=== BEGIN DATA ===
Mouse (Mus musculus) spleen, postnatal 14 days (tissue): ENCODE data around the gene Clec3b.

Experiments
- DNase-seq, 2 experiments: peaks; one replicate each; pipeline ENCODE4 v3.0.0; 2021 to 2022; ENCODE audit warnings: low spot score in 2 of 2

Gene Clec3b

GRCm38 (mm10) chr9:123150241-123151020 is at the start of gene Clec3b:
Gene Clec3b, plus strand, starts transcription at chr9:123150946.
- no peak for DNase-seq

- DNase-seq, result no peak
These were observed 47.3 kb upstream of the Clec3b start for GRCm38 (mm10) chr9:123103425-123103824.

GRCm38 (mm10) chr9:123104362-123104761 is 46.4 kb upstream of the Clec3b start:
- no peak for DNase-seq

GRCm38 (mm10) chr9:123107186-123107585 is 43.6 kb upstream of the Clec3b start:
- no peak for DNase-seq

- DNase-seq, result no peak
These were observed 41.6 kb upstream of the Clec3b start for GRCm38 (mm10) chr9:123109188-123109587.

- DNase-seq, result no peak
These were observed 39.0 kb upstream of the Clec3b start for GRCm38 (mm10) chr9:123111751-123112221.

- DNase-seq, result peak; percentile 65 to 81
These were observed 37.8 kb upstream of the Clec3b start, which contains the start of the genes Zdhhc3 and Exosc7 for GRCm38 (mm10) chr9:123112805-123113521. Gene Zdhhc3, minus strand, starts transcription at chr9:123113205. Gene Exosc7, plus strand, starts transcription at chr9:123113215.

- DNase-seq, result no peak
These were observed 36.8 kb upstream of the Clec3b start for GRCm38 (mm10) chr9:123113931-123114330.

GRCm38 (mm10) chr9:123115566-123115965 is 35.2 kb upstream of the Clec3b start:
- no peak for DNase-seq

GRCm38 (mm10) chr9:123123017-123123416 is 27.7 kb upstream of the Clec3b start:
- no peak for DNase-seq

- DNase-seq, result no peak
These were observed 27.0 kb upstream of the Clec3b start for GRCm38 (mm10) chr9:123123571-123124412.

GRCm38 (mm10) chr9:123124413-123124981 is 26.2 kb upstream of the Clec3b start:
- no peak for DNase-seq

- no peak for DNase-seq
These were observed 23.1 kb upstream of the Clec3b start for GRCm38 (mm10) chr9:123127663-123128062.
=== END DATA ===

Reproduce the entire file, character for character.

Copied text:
Mouse (Mus musculus) spleen, postnatal 14 days (tissue): ENCODE data around the gene Clec3b.

Experiments
- DNase-seq, 2 experiments: peaks; one replicate each; pipeline ENCODE4 v3.0.0; 2021 to 2022; ENCODE audit warnings: low spot score in 2 of 2

Gene Clec3b

GRCm38 (mm10) chr9:123150241-123151020 is at the start of gene Clec3b:
Gene Clec3b, plus strand, starts transcription at chr9:123150946.
- no peak for DNase-seq

- DNase-seq, result no peak
These were observed 47.3 kb upstream of the Clec3b start for GRCm38 (mm10) chr9:123103425-123103824.

GRCm38 (mm10) chr9:123104362-123104761 is 46.4 kb upstream of the Clec3b start:
- no peak for DNase-seq

GRCm38 (mm10) chr9:123107186-123107585 is 43.6 kb upstream of the Clec3b start:
- no peak for DNase-seq

- DNase-seq, result no peak
These were observed 41.6 kb upstream of the Clec3b start for GRCm38 (mm10) chr9:123109188-123109587.

- DNase-seq, result no peak
These were observed 39.0 kb upstream of the Clec3b start for GRCm38 (mm10) chr9:123111751-123112221.

- DNase-seq, result peak; percentile 65 to 81
These were observed 37.8 kb upstream of the Clec3b start, which contains the start of the genes Zdhhc3 and Exosc7 for GRCm38 (mm10) chr9:123112805-123113521. Gene Zdhhc3, minus strand, starts transcription at chr9:123113205. Gene Exosc7, plus strand, starts transcription at chr9:123113215.

- DNase-seq, result no peak
These were observed 36.8 kb upstream of the Clec3b start for GRCm38 (mm10) chr9:123113931-123114330.

GRCm38 (mm10) chr9:123115566-123115965 is 35.2 kb upstream of the Clec3b start:
- no peak for DNase-seq

GRCm38 (mm10) chr9:123123017-123123416 is 27.7 kb upstream of the Clec3b start:
- no peak for DNase-seq

- DNase-seq, result no peak
These were observed 27.0 kb upstream of the Clec3b start for GRCm38 (mm10) chr9:123123571-123124412.

GRCm38 (mm10) chr9:123124413-123124981 is 26.2 kb upstream of the Clec3b start:
- no peak for DNase-seq

- no peak for DNase-seq
These were observed 23.1 kb upstream of the Clec3b start for GRCm38 (mm10) chr9:123127663-123128062.